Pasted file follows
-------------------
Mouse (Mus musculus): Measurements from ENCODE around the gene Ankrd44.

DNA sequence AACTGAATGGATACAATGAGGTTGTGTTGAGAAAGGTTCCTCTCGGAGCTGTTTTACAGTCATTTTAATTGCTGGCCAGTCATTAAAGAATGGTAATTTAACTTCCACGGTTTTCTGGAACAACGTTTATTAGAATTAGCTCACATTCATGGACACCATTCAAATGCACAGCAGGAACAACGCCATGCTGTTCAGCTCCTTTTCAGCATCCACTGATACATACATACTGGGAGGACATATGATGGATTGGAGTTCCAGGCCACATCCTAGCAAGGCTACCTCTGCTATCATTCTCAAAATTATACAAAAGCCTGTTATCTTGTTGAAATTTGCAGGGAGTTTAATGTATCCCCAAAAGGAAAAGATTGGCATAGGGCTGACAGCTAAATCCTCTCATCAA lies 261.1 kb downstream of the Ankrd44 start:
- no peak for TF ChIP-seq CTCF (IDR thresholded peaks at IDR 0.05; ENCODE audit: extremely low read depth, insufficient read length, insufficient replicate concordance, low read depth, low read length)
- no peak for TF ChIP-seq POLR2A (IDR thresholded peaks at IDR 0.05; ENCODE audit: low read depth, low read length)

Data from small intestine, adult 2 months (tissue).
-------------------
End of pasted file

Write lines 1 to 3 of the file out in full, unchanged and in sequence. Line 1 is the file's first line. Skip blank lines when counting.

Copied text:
Mouse (Mus musculus): Measurements from ENCODE around the gene Ankrd44.

DNA sequence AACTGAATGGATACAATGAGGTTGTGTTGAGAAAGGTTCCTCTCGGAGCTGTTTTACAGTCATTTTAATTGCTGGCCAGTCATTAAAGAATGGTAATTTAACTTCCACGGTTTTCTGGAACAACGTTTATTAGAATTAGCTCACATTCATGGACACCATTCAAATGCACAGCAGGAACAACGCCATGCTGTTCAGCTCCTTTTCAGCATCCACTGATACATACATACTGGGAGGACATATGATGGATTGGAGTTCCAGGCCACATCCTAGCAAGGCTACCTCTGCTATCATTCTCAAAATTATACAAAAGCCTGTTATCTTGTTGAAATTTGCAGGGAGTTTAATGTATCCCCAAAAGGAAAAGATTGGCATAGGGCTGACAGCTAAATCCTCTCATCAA lies 261.1 kb downstream of the Ankrd44 start:
- no peak for TF ChIP-seq CTCF (IDR thresholded peaks at IDR 0.05; ENCODE audit: extremely low read depth, insufficient read length, insufficient replicate concordance, low read depth, low read length)